Church built by pennies pays off loans

By on March 1, 2000

Bishop Tony Burton and his Roman Catholic counterpart, Bishop Blaise Morand, consecrate St. Mary’s and St. Anne’s.

The creation of a new church in the tiny community of Birch Hills, Sask., is a remarkable story in several ways.

It’s remarkable that the $430,000 church got built at all by a community of fewer than 1,000 people, remarkable that all loans have been paid off, that much of the money was raised by people saving pennies, and that it was an interfaith venture.

The church is called St. Mary’s and St. Anne’s because it serves both a Roman Catholic (St. Anne’s) and an Anglican (St. Mary’s) congregation. The two groups began dreaming of a new church after they had outgrown the old building, which initially served Anglicans only. The Roman Catholics in Birch Hills used to drive 25 minutes to reach a church until the Anglicans welcomed them to share their space.

“In a small community, these people get together,” said Rev. Wayne Sturgess of St. Mary’s. “The kids play hockey together, they go to funerals together. Coming together as a church was never a problem.”

Half the year the Anglicans worship at 9 and the Catholics at 11; then it reverses.

The new church opened in 1997 and the last of the loans were paid off in the fall of 1999. The fund-raising campaign captured the imagination of locals, Canadians from coast to coast and people from around the world. Since many people save pennies anyway, church officials hit on the idea of asking people to turn in their pennies to build a new church.

Weekly services for both congregations used to begin with the Penny Song. Parishioners would collect and save their pennies all week and during the Penny Song, the young people would collect them as an offering towards the building fund. Parishioners Dora (who is also treasurer for the two congregations) and Bud Austin counted and rolled them each week.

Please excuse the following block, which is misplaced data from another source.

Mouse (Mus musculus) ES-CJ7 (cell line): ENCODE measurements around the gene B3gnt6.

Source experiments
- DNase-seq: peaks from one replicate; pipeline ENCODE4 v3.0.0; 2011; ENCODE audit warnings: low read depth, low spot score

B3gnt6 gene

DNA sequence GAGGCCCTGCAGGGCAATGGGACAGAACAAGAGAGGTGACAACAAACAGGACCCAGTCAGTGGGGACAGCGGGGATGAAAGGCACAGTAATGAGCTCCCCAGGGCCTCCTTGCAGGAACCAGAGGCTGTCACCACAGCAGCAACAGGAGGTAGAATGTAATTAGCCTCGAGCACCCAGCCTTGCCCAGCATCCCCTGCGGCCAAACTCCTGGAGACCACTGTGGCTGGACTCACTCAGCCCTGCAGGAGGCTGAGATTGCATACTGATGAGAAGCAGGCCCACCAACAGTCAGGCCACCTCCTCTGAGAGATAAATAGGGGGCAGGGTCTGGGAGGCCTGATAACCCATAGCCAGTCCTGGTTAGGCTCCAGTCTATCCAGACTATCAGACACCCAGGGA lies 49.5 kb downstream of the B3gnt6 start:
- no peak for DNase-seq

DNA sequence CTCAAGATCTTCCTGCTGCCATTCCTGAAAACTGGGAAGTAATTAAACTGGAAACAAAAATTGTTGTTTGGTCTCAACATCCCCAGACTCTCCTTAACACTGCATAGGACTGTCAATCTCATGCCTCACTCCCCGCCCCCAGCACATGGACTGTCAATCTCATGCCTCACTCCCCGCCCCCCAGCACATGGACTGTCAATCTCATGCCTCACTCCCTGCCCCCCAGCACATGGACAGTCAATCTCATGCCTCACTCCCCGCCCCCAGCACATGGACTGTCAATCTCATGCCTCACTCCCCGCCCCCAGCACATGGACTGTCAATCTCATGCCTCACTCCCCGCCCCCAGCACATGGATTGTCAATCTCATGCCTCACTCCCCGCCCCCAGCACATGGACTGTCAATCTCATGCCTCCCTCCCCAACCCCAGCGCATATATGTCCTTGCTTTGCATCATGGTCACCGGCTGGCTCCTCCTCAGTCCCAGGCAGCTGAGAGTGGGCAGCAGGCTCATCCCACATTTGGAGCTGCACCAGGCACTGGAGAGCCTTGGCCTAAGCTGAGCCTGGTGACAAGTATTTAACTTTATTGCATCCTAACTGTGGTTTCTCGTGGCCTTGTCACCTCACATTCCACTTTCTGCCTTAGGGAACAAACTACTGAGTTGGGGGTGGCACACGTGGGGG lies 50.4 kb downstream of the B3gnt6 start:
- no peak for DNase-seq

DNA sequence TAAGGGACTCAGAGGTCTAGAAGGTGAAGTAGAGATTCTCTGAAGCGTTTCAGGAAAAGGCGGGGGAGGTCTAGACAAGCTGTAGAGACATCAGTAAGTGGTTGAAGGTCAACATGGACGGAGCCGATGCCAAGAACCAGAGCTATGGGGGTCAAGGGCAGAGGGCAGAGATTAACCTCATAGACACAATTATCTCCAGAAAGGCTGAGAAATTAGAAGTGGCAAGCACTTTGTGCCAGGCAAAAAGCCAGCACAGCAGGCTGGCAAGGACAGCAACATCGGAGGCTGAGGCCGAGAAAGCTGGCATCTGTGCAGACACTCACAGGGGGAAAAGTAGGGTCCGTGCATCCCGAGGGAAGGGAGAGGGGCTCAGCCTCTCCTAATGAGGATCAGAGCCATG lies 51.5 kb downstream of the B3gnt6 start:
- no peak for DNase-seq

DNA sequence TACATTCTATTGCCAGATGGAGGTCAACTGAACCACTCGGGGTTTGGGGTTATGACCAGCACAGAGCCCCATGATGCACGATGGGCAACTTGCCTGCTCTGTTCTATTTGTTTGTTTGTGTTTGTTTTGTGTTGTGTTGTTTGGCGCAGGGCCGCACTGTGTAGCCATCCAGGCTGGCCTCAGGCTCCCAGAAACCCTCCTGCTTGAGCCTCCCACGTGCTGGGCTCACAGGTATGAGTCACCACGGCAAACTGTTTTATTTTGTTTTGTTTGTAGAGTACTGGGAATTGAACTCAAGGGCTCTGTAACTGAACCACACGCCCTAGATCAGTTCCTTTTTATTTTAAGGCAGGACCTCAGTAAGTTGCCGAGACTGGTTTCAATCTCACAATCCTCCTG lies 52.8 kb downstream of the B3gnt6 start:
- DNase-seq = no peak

The church asked Anglicans and Roman Catholics from across Canada to save pennies, cash them in and send a cheque for the balance.

When the campaign was discussed on CBC Radio’s As it Happens, donations began rolling in from the United States, England and elsewhere, Fr. Sturgess said.

In some cases, people sent their pennies through the mail. Children would toss donations in an envelope, the sums of which occasionally didn’t even meet the cost of postage.

Fr. Sturgess remembers one woman whose son was saving pennies until he died in an accident. She sent the money to the church’s campaign.

“We want to thank all those who helped us prayerfully and financially,” he said.

The penny campaign went on for about six years, with nary a complaint from the local credit union over handling the thousands of coins. That’s one benefit of living in a small community, Fr. Sturgess said – credit union staff attend the church and fully supported the campaign.

The co-operation between Anglicans and Roman Catholics ought to be an example for others, the priest believes. The two communities now share services periodically. And St. Anne’s helped St. Mary’s pay back its $50,000 loan to the Anglican Foundation. St. Anne’s had also received a $50,000 loan. When it was forgiven after a few payments, it turned over about $10,000 to St. Mary’s to help it pay its loan.

“Both churches are in dialogue,” Fr. Sturgess said of talks between the Anglicans and Catholics. “From the grassroots, we are doing it. Maybe it’s about time the ones higher up get on board too.”

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